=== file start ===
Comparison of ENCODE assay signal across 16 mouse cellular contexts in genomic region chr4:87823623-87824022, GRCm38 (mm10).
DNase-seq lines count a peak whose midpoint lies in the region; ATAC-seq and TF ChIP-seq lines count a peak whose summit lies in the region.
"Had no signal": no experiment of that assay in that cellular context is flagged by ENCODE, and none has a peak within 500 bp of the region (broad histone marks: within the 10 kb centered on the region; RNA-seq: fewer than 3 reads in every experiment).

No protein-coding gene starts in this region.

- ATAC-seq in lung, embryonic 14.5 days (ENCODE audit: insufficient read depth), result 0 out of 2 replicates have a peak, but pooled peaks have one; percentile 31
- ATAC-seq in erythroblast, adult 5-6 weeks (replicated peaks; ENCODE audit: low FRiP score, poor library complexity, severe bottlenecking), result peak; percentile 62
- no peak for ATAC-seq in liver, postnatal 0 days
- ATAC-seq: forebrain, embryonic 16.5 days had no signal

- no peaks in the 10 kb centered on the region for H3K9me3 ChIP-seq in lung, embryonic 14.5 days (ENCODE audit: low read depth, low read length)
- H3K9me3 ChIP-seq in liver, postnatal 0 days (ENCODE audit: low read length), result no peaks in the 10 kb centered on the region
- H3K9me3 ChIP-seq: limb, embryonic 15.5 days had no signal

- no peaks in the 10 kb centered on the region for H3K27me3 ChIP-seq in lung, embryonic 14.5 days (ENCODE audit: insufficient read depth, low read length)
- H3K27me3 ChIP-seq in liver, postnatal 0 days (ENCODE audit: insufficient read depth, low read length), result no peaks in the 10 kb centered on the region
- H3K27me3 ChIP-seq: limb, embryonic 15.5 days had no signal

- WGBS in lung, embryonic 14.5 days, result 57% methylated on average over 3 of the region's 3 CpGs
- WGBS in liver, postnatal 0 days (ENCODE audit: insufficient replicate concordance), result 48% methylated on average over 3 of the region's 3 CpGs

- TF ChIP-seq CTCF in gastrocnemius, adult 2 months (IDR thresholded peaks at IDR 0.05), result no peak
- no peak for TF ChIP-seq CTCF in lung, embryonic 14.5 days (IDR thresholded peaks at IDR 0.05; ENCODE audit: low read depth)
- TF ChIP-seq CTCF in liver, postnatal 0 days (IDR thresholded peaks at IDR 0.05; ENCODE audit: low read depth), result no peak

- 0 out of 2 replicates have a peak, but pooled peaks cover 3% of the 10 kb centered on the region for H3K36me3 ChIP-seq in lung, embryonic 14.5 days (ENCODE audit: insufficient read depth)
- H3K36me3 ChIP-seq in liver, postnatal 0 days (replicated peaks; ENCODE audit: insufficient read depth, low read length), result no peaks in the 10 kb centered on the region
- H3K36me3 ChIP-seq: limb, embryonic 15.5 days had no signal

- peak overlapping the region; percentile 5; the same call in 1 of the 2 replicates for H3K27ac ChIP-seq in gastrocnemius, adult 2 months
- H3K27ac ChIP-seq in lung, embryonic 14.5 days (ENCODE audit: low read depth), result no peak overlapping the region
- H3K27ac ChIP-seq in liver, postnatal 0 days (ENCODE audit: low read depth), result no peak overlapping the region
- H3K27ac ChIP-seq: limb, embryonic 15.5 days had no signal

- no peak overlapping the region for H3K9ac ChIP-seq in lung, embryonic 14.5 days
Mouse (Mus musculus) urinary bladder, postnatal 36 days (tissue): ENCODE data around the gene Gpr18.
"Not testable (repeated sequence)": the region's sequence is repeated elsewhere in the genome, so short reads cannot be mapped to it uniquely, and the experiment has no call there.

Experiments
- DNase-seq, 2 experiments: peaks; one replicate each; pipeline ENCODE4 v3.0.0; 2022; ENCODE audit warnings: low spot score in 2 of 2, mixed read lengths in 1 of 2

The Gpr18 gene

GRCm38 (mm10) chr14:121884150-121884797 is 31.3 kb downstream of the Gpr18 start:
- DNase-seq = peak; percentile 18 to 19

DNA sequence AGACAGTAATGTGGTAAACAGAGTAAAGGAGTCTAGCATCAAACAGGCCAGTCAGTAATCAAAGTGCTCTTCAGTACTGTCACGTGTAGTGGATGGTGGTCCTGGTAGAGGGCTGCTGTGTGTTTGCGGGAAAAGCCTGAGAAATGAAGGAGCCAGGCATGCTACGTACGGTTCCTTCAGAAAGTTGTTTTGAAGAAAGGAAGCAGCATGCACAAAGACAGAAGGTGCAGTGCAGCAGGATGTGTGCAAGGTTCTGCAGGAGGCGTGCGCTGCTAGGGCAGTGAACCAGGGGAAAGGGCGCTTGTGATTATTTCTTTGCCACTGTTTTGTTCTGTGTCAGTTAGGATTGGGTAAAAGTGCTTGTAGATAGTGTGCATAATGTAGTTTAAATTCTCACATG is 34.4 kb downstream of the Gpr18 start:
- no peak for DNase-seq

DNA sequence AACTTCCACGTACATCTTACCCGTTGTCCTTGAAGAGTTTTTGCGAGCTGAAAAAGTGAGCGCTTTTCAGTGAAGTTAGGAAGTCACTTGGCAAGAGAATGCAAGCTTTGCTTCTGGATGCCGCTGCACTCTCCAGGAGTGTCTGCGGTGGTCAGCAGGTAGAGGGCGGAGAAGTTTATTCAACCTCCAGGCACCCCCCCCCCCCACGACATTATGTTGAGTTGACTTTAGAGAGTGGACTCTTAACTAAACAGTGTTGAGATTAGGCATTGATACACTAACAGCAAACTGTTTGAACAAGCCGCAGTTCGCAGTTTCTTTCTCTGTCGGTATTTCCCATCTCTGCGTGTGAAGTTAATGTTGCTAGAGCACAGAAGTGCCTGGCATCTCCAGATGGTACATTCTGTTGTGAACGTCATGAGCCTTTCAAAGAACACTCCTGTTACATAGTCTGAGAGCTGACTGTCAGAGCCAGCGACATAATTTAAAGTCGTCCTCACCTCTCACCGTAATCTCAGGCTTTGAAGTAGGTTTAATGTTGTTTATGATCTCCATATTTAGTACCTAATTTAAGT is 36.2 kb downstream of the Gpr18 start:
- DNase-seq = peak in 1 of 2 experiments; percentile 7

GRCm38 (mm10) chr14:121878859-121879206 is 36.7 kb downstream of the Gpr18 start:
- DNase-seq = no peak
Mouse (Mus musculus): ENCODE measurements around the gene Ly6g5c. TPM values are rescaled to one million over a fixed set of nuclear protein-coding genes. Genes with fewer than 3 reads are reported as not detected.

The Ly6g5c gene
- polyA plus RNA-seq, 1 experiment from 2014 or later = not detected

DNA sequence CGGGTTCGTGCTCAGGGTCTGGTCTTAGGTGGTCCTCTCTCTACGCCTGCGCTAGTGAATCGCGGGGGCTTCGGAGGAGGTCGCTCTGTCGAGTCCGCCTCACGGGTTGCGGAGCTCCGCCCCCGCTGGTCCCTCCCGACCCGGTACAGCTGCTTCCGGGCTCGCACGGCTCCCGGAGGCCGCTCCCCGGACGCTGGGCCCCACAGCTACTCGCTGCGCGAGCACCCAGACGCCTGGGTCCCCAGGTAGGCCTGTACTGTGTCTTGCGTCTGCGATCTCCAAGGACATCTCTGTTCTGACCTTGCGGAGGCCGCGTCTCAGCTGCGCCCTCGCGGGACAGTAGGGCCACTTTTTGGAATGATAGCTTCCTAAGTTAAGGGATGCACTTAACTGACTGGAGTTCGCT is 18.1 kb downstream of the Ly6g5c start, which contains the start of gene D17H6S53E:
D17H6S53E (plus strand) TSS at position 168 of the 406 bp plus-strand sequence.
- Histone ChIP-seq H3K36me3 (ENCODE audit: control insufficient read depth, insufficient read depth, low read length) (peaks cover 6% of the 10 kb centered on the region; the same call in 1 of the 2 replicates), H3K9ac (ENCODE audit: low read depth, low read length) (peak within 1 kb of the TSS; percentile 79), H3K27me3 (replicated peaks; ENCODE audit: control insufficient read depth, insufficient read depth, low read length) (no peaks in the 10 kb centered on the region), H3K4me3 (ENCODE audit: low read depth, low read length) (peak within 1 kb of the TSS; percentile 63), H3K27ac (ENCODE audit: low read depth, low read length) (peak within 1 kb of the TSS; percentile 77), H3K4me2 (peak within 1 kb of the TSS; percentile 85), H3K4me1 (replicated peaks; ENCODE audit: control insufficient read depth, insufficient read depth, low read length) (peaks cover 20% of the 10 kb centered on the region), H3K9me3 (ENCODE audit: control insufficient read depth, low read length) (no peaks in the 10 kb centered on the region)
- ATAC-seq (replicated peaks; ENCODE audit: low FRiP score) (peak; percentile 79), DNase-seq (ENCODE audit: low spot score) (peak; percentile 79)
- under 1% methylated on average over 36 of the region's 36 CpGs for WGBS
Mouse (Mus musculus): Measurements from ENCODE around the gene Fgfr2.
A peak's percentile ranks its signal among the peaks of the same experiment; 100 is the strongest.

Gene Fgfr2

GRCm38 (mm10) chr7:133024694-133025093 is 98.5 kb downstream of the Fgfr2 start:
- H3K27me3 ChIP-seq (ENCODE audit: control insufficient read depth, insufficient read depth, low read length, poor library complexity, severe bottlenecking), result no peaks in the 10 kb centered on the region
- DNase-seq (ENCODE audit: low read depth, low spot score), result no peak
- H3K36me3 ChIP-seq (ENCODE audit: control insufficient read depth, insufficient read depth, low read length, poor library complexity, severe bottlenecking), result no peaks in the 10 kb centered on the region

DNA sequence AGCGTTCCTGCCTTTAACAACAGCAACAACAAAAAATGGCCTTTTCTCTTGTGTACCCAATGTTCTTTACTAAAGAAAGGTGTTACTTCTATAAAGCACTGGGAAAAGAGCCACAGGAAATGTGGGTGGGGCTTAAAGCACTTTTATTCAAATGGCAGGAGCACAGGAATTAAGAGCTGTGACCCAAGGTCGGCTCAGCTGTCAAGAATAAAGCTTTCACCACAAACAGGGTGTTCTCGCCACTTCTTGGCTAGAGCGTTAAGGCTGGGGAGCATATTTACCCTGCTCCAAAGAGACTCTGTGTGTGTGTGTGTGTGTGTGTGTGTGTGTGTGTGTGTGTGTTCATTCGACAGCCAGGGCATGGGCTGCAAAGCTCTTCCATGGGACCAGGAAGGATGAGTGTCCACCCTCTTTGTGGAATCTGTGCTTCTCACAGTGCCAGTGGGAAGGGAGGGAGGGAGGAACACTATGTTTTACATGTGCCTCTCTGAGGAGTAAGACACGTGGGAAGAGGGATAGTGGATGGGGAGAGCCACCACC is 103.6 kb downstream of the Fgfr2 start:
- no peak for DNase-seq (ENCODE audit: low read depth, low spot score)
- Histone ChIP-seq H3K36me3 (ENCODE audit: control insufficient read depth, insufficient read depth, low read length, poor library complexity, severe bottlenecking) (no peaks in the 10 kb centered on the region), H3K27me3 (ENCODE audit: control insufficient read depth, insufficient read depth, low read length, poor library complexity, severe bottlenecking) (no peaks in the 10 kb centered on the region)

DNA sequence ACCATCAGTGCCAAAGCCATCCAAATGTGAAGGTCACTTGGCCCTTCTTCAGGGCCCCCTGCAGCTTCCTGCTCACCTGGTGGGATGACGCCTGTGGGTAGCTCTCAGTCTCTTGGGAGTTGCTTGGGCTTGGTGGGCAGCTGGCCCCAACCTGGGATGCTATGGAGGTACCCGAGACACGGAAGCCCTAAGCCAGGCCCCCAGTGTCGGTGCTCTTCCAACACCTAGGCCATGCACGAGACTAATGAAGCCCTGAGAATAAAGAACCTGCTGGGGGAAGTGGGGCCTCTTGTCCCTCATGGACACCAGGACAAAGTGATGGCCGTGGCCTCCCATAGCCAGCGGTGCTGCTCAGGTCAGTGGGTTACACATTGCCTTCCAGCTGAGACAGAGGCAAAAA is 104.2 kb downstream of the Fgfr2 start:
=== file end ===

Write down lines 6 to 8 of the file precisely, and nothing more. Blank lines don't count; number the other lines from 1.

- ATAC-seq in erythroblast, adult 5-6 weeks (replicated peaks; ENCODE audit: low FRiP score, poor library complexity, severe bottlenecking), result peak; percentile 62
- no peak for ATAC-seq in liver, postnatal 0 days
- ATAC-seq: forebrain, embryonic 16.5 days had no signal